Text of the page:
After the data dictionary is created:
The data dictionary is then used to make sure that all items that the user needs have been included in the tables. It is also used by the database developer to set up the database and, to develop the data entry forms, forms for viewing data, reports, and queries.
Many DBMS products will generate a printed data dictionary after all the tables have been set up. This makes good documentation, but does not assist in developing the database in the first place. The database developer must create for her/himself some sort of chart or word-processing table to help keep track of all the database information when she/he is designing the database. The Data Dictionary lab assignment will help you understand this process.
FDLE Data Element Dictionary: A list of data dictionary specifications published to create continuity of databases so that information can be shared between systems and allow for uniform reporting. FDLE coordinates the data dictionary as part of its legislative requirement and by direction of the Criminal Juvenile Justice Information Systems Council.
NCIC Data Element Dictionary: A published list of data elements that was developed to provide a common data reporting system. It is managed by the FBI and coordinated by FDLE.
Object: An element of an application or program. This is typically module such as a report or query function that can be copied and used again in another application. It requires a common data dictionary and data element structure to work effectively.
Object Reuse: The reuse of objects to reduce programming and report writing efforts. It is used typically in conjunction with performance based budget principles.
Office of Program Policy Analysis and Government Accountability (OPAGA):
Outcomes: The strategic or overall effect of doing something.
Outputs: The objectives that are to be accomplished. Typically a list of specific things to be accomplished to effect an outcome. Outputs should be measurable.
Performance Measures: Elements of an expectation the can be measured. A list of measurable actions or defined results.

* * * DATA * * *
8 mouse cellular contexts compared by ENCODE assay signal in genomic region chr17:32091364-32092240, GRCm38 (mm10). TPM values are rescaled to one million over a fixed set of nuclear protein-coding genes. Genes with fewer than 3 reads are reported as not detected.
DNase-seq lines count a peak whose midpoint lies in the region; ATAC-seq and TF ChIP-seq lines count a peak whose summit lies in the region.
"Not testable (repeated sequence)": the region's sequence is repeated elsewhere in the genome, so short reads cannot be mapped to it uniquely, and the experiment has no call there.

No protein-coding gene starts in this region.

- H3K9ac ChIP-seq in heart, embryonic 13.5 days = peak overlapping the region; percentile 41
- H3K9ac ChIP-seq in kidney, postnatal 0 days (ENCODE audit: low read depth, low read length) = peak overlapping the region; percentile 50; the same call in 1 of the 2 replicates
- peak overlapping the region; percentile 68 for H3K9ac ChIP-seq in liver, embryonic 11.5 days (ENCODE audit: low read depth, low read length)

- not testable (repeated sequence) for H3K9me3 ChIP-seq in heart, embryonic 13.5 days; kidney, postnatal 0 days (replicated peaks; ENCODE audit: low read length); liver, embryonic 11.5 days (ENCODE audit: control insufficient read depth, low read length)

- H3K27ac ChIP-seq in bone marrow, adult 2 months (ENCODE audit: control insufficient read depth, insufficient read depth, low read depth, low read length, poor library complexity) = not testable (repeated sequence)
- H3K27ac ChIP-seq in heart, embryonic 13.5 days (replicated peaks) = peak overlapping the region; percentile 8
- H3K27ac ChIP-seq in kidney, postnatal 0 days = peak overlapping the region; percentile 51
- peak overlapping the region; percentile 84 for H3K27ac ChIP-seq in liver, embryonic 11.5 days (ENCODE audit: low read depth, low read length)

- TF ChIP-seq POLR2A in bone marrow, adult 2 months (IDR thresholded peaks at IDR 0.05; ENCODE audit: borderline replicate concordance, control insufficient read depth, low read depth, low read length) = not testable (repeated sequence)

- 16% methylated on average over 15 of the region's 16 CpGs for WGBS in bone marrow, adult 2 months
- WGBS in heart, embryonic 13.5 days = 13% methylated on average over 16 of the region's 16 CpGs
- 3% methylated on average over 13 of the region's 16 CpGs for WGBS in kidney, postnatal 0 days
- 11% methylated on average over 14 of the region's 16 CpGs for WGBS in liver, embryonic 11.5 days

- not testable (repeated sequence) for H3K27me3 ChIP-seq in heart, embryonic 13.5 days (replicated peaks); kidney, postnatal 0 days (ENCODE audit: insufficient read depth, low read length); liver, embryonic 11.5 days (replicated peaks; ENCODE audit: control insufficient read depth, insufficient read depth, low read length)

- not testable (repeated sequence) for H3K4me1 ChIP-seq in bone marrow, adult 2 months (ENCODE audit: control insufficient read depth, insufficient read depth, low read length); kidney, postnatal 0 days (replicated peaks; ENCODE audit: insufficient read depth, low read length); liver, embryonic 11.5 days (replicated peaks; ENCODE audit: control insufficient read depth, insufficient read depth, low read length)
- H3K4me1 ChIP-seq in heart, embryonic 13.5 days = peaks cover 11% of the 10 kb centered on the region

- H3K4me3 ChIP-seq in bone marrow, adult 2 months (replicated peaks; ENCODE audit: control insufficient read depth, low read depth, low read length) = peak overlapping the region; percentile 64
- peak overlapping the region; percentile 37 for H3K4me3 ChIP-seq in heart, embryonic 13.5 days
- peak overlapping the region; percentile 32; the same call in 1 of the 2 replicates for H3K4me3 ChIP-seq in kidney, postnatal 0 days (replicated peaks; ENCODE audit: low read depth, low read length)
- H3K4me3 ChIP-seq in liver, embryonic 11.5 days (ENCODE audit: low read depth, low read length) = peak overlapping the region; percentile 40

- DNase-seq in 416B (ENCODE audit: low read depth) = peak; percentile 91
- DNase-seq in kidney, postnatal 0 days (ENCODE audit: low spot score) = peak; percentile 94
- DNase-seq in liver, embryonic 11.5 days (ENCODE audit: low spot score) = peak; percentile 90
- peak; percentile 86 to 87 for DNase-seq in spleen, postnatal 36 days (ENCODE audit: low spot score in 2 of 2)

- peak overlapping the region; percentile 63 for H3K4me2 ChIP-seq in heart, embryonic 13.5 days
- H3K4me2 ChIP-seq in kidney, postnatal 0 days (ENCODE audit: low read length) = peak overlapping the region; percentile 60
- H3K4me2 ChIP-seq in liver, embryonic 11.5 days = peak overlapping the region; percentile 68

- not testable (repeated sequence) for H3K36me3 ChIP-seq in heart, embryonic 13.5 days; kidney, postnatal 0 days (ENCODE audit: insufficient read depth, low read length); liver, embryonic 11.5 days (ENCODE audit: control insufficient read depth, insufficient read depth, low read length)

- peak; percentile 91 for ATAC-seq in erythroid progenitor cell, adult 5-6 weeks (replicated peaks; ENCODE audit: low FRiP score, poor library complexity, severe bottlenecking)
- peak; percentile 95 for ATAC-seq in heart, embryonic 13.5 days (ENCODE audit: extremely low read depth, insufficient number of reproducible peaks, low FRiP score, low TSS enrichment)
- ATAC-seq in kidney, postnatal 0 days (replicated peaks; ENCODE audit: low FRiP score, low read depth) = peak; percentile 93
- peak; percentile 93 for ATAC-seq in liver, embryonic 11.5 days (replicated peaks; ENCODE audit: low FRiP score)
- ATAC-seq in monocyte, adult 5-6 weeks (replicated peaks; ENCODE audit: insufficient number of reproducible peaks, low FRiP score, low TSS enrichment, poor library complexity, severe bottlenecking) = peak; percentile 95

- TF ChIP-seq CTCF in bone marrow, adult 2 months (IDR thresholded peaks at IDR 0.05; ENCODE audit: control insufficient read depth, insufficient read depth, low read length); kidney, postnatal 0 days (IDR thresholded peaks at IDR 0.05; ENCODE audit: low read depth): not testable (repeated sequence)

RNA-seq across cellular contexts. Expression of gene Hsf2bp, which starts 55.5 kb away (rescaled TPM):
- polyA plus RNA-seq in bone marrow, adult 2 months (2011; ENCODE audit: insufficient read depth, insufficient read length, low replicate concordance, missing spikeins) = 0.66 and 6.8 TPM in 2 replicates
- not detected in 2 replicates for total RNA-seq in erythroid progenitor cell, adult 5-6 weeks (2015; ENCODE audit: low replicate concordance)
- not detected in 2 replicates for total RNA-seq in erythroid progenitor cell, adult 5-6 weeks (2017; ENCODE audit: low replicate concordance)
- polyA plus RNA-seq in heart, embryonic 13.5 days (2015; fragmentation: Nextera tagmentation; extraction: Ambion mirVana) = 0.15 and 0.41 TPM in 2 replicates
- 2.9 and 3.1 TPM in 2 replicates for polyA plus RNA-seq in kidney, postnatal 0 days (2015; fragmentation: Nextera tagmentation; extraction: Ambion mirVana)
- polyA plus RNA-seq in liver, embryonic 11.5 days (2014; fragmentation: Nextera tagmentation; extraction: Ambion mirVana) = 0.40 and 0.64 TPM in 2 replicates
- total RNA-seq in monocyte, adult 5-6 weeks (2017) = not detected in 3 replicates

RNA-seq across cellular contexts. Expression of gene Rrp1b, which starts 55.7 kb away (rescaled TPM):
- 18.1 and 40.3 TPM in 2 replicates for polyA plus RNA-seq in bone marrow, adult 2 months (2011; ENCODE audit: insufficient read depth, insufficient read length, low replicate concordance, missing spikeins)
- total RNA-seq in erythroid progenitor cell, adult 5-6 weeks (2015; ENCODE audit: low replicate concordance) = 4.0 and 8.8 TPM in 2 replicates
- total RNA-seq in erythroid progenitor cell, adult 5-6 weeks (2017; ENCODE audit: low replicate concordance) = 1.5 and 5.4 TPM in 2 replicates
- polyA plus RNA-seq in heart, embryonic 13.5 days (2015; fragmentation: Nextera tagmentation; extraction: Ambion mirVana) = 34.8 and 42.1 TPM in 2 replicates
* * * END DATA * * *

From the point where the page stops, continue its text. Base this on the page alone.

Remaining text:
Service Level Agreement (SLA): A service level agreement presents specific services that will be provided. It also outlines conditions and expectations that both the vendor and the customer are to do to successfully maintain a level of satisfaction.
Snap-in: An application or object that integrates with the core database but is designed for a special function. The snap-in may be developed for an individual circuit or a consortium of circuits. The cost of the snap-in will be born by the individual or consortium. Use of the snap-in by additional circuits will be with the individual or consortium?s permission and in keeping with current legislative policy as to software reuse. The snap-in will be reviewed by the steering committee and registered into the BOMS object/application resource registry. The snap-in will include a service level agreement (SLA) that will insure that the cost to maintain the snap-in to the current version level of the core BOMS application.
Special Projects: A special project falls outside of the normal database application. There are two types of special projects.
Stakeholders/PB2: Individuals or groups who are not customers and who have something to gain or lose if the S.A.s do well or not in their jobs. Stakeholders are affected by the S.A. either directly such as the Governor and Legislature or indirectly such as the Department of Corrections or local jails. Stakeholders include individuals and groups working within the S.A. Offices because they have a lot personally and professionally at stake.
STAC Object/Application Registry: This registry is designed to meet the state policy to reduce duplication of effort and cost in developing application software. All Snap-in applications will be registered and available to circuits. Agreements will be negotiated as appropriate to implement a snap-in at reduced cost. The vendor will only charge installation, conversion and implementation charges for these applications.
STAC Steering Committee: Members are representatives of the customer that make recommendations and set policy for the STAC core application capabilities. The committee agrees to provide leadership and business function expertise to maintain STAC at a level to meet the business requirements of the State Attorneys Offices within the State of Florida. To allow the flexibility for individual offices to meet individual requirements through application and object "snap-ins".
Vendor: CIP is responsible for delivering the application as specified by the customer and steering committee. The Vendor agrees to support the recommendations of the STAC Steering Committee and to work in conjunction with the committee for any changes and modifications to the STAC/BOMS system